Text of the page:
Facebook shares rise as it bans Myanmar Army chief, other accounts

Facebook shares close din the green Monday, after the social media giant announced it had banned Myanmar army leaders from the site.

Facebook shares rise as it bans Myanmar Army chief, other accounts

Facebook shares closed higher in the US Monday, after the social media platform announced it had banned the Myanmar army chief and other pages and accounts, to help halt the spread of hate speech in the country.

The move comes after four years of warnings that Facebook was being used to further inflame already high religious tensions regarding the Rohingya. The tech giant admits it has been too slow to act.

Facebook shares ended 1.61% higher at $177.46 in the US Friday. The stock is also trading in the green in after-hours activity.

Facebook’s unprecedented move

In the first move of its kind by the social media platform, Facebook announced Monday that it had banned numerous users. It has also shutdown 18 Facebook accounts, 52 Facebook pages and one Instagram account with links to Myanmar military leaders.

In a news update, Facebook began by stating that the “ethnic violence in Myanmar has been truly horrific.”

And, while also admitting that the California-based tech firm had been “too slow to act” it said it has now taken steps to limit the spread of religious hate speech in Myanmar.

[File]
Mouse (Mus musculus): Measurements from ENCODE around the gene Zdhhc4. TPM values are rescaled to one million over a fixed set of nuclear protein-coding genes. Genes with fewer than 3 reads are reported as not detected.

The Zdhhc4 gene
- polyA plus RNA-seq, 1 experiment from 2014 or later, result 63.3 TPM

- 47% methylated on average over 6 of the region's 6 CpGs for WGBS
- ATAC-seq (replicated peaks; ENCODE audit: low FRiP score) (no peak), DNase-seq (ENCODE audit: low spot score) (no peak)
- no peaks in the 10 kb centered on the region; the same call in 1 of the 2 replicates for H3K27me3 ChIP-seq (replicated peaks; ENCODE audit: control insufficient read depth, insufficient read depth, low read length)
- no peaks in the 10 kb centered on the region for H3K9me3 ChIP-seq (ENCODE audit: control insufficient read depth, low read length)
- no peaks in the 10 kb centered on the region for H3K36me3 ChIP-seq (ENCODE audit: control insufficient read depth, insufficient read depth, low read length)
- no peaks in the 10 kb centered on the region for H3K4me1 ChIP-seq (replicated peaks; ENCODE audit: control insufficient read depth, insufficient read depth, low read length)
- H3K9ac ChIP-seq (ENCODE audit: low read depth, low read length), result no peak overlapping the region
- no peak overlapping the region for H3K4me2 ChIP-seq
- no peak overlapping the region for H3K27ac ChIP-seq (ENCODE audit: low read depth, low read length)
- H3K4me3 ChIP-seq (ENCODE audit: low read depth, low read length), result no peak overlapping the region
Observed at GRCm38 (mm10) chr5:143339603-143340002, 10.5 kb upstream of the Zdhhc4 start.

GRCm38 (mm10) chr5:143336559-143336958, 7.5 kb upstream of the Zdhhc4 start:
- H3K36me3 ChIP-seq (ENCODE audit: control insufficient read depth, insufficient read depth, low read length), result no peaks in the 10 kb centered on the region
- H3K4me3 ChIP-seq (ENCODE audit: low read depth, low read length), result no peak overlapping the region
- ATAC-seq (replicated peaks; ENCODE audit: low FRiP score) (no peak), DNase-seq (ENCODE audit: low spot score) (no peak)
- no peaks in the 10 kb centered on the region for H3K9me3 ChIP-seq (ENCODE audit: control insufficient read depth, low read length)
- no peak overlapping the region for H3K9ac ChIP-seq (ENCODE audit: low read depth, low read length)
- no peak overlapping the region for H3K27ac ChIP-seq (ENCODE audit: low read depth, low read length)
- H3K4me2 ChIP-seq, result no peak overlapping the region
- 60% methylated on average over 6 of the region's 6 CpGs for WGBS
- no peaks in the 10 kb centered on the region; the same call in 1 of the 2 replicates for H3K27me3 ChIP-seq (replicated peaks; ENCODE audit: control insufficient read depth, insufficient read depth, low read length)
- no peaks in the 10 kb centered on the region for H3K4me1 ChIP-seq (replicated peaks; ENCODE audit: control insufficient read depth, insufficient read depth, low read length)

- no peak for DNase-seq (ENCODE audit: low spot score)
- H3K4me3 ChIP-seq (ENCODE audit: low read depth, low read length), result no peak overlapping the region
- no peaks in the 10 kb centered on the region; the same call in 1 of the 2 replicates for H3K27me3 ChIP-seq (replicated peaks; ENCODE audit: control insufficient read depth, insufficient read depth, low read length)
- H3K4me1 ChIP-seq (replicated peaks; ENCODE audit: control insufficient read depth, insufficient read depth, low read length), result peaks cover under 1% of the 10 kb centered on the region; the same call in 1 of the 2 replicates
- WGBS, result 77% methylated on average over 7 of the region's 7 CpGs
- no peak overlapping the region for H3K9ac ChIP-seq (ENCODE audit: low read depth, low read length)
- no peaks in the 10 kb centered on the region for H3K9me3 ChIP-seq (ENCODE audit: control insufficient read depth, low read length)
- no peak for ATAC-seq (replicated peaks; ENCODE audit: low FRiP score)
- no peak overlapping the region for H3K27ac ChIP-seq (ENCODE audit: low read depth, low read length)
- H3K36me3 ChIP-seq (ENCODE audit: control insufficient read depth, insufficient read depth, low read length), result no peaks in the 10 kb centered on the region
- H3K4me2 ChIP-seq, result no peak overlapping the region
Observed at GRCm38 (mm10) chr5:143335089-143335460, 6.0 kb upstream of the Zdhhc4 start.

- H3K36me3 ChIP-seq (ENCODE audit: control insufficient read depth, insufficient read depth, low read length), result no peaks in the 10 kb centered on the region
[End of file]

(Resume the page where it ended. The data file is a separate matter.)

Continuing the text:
“We are banning 20 individuals and organizations from Facebook in Myanmar — including Senior General Min Aung Hlaing, commander-in-chief of the armed forces, and the military’s Myawady television network,” the Facebook post said.

Facebook’s role in Myanmar

The UN report mentioned by Facebook was also published Monday. It condemned the Myanmar military for carrying out widespread human rights abuses and said six Myanmar army chiefs should be prosecuted for coordinating the worst possible crimes under law.

The UN also stated that for those living in Myanmar, Facebook is broadly considered to be the internet. “Facebook has been a useful instrument for those seeking to spread hate, in a context where for most users Facebook is the Internet,” the UN report said.

Facebook also admits the dependence of Myanmar citizens on Facebook as a source of news.

“We continue to work to prevent the misuse of Facebook in Myanmar…. This is a huge responsibility given so many people there rely on Facebook for information — more so than in almost any other country,” it said.

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